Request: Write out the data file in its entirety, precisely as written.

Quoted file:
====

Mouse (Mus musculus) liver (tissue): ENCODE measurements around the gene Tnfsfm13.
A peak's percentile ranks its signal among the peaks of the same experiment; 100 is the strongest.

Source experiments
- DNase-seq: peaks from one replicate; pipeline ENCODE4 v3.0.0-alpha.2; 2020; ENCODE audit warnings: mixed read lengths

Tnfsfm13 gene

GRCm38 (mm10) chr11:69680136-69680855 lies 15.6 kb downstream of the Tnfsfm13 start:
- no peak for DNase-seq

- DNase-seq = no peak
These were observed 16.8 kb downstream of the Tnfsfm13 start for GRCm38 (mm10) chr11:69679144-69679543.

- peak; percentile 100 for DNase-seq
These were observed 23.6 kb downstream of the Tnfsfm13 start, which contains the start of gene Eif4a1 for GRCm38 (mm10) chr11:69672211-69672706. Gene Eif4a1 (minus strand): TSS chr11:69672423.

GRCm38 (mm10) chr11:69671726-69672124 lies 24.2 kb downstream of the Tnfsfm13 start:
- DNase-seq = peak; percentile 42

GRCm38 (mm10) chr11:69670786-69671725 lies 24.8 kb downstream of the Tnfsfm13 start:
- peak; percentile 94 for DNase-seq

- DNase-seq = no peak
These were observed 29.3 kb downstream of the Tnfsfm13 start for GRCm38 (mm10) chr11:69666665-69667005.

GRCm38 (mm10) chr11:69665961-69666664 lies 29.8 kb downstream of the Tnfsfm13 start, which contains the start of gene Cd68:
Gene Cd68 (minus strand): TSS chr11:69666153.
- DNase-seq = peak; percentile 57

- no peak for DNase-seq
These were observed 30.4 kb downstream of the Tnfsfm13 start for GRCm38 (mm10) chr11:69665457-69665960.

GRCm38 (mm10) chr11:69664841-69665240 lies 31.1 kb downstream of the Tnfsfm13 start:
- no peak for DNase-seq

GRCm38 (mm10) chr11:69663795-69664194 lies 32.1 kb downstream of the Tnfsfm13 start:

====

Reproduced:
Mouse (Mus musculus) liver (tissue): ENCODE measurements around the gene Tnfsfm13.
A peak's percentile ranks its signal among the peaks of the same experiment; 100 is the strongest.

Source experiments
- DNase-seq: peaks from one replicate; pipeline ENCODE4 v3.0.0-alpha.2; 2020; ENCODE audit warnings: mixed read lengths

Tnfsfm13 gene

GRCm38 (mm10) chr11:69680136-69680855 lies 15.6 kb downstream of the Tnfsfm13 start:
- no peak for DNase-seq

- DNase-seq = no peak
These were observed 16.8 kb downstream of the Tnfsfm13 start for GRCm38 (mm10) chr11:69679144-69679543.

- peak; percentile 100 for DNase-seq
These were observed 23.6 kb downstream of the Tnfsfm13 start, which contains the start of gene Eif4a1 for GRCm38 (mm10) chr11:69672211-69672706. Gene Eif4a1 (minus strand): TSS chr11:69672423.

GRCm38 (mm10) chr11:69671726-69672124 lies 24.2 kb downstream of the Tnfsfm13 start:
- DNase-seq = peak; percentile 42

GRCm38 (mm10) chr11:69670786-69671725 lies 24.8 kb downstream of the Tnfsfm13 start:
- peak; percentile 94 for DNase-seq

- DNase-seq = no peak
These were observed 29.3 kb downstream of the Tnfsfm13 start for GRCm38 (mm10) chr11:69666665-69667005.

GRCm38 (mm10) chr11:69665961-69666664 lies 29.8 kb downstream of the Tnfsfm13 start, which contains the start of gene Cd68:
Gene Cd68 (minus strand): TSS chr11:69666153.
- DNase-seq = peak; percentile 57

- no peak for DNase-seq
These were observed 30.4 kb downstream of the Tnfsfm13 start for GRCm38 (mm10) chr11:69665457-69665960.

GRCm38 (mm10) chr11:69664841-69665240 lies 31.1 kb downstream of the Tnfsfm13 start:
- no peak for DNase-seq

GRCm38 (mm10) chr11:69663795-69664194 lies 32.1 kb downstream of the Tnfsfm13 start: